The Alexandria boys hockey bench is going to look a little different next season. Following the 2019-20 season, Ian Resch stepped down as head coach after seven seasons.
Resch led the Cardinals to five section championship game appearances and a state runner-up finish during the 2017-18 season during his tenure. That second-place Class A finish is the best result at the state tournament in program history.
"The biggest thing for me was the commute," Resch said of his reasons for stepping down. "I live in Montevideo, and I teach in Minnewaska. It was crazy the amount of hours I spent on the highway. There would be days where I'd have three hours of driving, and that's just for practices and home games. I did that for three years. The energy and the time it took was crazy."
Resch started as the head coach during the 2013-14 season. Over the last seven years, he saw first hand how much coaching at the high school level has changed.
"Hockey, like a lot of other sports, has become a year-round sport," Resch said. "In the summer, there's tournaments and camps and clinics. There's always something. That stuff has really increased over the last few years. It's really become a full-time job. To basically have two full-time jobs, and do them well with the commuting is overwhelming."
One of the expectations that come with the boys head coaching job in Alexandria is winning. Resch got his fair share of victories with a 126-59-9 record.
"One of my goals seven years ago was to change the culture," Resch said. "I wanted to be a team that didn't hope but expected to win conference, section and state championships. We got to the section championship five out of the last seven years, and that's what we expect. There was disappointment when we didn't get there."
One of the challenges the job posed for Resch was the relationship between his team and the Alexandria Blizzard in the NA3HL. High school players are allowed to skate in practices and play games for NA3HL teams before and after the high school season.
"In the beginning, there were fewer kids doing that. Now there are more kids playing with the Blizzard before our season," Resch said. "That's been a major source of my frustration at times because those kids are going to a different type of culture. It's just different. There are things that the kids at the junior level can do that they can't at the high school level."
Before this season, five Cardinals took the opportunity to skate with the Blizzard. Over the years, readjusting to how the high school game was played and officiated took time for some who had experienced playing a different style of game in juniors.
"It's great that the kids get to experience that because I know they want to play after high school," Resch said. "It took us a lot of time to get them to realize that there are things that they just can't do here… When you have that stuff trickle in, it affects our culture here. Even the way the game is called. The kids can get away with more at the junior level, and it's more aggressive. Some kids could adjust better than others."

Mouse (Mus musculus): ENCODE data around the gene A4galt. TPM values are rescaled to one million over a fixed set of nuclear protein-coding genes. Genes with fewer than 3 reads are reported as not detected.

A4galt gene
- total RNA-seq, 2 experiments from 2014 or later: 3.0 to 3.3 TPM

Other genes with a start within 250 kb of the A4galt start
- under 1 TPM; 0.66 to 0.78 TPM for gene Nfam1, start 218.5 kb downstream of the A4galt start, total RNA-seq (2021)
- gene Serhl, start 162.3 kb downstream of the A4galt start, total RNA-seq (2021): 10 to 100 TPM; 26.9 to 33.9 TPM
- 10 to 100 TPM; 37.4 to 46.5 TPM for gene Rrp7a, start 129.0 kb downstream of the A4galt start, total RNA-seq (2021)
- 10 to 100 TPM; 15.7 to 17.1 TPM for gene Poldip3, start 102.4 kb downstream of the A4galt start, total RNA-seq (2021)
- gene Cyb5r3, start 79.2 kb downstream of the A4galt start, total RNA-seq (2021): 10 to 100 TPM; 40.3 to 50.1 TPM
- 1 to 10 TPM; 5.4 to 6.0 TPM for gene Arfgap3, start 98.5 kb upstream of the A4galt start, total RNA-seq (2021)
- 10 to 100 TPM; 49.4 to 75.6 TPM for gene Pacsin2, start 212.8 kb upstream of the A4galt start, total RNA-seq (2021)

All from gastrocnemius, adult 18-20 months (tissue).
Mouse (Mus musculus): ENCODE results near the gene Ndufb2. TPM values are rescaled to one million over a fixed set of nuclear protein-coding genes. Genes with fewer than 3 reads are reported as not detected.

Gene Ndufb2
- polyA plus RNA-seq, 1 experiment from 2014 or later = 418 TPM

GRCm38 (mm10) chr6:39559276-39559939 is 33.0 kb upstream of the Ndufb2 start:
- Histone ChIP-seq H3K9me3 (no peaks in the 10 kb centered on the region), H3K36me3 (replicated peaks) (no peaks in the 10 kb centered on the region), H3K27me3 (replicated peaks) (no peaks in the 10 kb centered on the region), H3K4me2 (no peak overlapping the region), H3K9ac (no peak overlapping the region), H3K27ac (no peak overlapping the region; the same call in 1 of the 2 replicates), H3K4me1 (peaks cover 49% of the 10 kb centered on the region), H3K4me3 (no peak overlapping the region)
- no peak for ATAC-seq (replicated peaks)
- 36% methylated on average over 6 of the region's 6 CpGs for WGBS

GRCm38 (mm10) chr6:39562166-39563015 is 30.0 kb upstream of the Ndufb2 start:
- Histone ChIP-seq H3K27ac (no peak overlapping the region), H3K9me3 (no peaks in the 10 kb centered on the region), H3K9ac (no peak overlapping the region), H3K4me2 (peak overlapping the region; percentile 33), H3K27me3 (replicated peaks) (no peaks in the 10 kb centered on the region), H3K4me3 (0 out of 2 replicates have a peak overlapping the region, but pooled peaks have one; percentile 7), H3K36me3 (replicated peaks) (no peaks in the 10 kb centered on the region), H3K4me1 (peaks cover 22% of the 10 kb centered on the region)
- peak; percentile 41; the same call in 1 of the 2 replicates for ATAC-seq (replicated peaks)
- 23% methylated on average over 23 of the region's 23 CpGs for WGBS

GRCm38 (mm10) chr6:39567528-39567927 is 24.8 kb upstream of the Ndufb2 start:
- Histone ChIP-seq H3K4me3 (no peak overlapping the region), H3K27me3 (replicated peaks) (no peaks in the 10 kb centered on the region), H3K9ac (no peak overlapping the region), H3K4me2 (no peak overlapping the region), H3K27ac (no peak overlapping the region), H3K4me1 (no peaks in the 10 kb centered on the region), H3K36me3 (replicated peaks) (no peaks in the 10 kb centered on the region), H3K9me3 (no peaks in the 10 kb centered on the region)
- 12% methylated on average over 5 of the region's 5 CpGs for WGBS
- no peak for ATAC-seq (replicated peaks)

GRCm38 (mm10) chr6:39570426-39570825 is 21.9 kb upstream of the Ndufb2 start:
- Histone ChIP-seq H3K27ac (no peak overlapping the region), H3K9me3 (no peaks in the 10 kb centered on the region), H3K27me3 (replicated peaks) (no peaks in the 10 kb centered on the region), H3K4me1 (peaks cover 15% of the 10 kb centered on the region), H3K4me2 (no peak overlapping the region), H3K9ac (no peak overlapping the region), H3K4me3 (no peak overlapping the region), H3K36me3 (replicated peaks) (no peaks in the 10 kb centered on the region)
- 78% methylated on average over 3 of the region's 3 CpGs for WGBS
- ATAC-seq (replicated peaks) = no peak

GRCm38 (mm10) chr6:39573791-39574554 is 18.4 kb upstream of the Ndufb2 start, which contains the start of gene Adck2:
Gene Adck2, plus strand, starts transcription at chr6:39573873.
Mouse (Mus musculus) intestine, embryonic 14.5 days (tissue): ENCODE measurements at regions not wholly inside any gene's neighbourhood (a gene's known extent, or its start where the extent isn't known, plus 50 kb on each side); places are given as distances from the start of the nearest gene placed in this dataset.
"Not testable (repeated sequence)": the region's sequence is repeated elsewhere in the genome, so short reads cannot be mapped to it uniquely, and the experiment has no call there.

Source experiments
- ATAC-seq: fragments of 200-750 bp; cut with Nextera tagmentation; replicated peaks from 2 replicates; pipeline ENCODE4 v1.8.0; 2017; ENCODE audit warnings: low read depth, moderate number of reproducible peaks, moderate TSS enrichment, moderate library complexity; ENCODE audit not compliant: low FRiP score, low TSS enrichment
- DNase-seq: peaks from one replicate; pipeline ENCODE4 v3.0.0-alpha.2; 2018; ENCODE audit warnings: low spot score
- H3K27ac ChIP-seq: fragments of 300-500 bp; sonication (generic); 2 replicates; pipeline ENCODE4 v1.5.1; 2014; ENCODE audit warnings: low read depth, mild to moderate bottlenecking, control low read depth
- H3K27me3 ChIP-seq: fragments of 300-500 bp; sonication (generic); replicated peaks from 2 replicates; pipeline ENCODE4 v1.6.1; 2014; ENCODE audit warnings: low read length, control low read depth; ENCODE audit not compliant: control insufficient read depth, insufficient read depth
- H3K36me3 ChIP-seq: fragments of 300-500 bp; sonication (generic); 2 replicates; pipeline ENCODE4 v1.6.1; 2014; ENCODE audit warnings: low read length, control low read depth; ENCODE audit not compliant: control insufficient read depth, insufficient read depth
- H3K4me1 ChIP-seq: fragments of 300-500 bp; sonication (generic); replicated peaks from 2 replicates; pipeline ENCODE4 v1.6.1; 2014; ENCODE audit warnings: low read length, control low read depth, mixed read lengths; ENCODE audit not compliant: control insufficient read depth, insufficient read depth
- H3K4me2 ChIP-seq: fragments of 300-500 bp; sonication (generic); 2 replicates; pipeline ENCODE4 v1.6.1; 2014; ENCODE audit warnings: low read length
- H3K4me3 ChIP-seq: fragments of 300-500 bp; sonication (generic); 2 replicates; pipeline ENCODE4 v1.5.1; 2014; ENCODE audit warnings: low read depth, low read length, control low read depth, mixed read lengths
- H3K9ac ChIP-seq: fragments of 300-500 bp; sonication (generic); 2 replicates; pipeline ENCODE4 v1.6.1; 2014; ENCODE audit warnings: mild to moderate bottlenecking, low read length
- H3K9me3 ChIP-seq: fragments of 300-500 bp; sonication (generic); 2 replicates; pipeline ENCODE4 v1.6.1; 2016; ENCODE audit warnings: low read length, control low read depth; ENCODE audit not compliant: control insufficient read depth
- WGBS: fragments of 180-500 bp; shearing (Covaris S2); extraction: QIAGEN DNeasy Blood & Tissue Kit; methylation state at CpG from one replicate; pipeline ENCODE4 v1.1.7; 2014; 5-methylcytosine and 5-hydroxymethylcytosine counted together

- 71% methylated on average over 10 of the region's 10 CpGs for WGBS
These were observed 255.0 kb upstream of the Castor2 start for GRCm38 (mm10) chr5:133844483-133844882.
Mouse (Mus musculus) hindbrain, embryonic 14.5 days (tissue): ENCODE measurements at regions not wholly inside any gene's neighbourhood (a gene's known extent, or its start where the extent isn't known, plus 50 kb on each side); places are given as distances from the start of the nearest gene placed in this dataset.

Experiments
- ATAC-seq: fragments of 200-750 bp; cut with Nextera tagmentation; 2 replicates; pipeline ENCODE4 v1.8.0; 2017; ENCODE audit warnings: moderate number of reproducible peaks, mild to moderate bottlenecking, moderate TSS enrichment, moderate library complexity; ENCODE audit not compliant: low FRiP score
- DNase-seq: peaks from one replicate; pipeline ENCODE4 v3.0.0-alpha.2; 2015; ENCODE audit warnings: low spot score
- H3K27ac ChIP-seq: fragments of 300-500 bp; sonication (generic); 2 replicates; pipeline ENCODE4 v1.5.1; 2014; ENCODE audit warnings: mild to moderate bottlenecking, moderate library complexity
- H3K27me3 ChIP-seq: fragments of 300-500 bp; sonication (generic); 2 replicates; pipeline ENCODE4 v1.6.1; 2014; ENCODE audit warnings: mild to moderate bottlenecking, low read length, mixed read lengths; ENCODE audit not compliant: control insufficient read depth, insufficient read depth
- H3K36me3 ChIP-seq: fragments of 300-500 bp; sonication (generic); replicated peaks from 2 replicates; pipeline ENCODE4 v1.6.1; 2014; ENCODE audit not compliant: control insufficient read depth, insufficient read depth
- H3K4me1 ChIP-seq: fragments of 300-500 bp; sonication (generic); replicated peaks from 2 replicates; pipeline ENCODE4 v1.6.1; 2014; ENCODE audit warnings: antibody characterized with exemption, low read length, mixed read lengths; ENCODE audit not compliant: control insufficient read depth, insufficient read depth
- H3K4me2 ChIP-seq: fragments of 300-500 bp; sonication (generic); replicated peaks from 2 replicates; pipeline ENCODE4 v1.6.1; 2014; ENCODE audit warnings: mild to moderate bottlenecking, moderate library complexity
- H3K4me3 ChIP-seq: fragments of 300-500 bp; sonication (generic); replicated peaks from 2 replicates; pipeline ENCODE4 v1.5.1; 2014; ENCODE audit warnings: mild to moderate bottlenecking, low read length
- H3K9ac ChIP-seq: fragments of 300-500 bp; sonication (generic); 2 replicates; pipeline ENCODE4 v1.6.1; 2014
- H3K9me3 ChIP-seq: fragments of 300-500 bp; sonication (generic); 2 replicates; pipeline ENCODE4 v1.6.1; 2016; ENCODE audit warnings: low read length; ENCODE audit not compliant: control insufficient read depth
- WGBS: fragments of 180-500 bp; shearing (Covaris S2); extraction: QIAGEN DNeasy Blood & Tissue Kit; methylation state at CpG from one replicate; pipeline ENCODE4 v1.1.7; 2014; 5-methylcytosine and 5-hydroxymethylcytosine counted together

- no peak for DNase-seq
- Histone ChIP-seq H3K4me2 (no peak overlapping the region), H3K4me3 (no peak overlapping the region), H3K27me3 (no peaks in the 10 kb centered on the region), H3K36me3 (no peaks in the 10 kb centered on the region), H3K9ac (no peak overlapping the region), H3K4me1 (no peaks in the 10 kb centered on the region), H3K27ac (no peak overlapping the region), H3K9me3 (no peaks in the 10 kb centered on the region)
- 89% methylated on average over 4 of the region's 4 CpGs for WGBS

Resch is thankful for his time at Alexandria. He remembers the people and players that helped turn his run into a successful one.
"When I got hired seven years ago, there were two people that went to bat for me," Resch said. "Chad Duwenhoegger and Judy Backhaus gave me an opportunity. I think that was the third time I applied… It was really special for me to see 20 individuals come together that become groups come playoff time.
“That first team we brought to the section championship game in 2013-14 wasn't the most talented but was the most tight-knit group. Even though we lost 2-1 in the section championship game, it was one of those years I'll never forget."
Another impressive run was the Cinderella trip to the state-championship game three years ago. After an overtime upset against St. Cloud Cathedral in the Section 6A championship, the Cardinals experienced an event that every high school hockey player wishes to in their career.
"What an experience for everybody," Resch said. "You can try and explain it to people and tell them what it's like, but unless you live it as a player, coach, parent or fan, it's truly unique. For one week, it's a chance for the players to feel what it might be like to be a professional hockey player.
“Even as a coach, it was larger than life. We had about 12,000 fans watching. To be able to watch the guys experience and navigate that, I thought they handled it so well."
As Resch steps away from Alexandria, he hopes that it's not the last time he's involved with the game.
"I'm going to take a year to sit back and recharge," Resch said. "I love the game so much. As a player at Bemidji State, our coach always told us to give back to the game. This last year was my 32nd year in the game. I could probably say that I've done enough, and I did my part, but I feel like I still have stuff to offer.
“I'm going to take a year to see where my passion levels are because I'd like to stay somehow involved… You don't get rich doing this. And yeah, winning is great, but it's about watching a kid develop as a student-athlete and then go out into the world is what I enjoyed the most."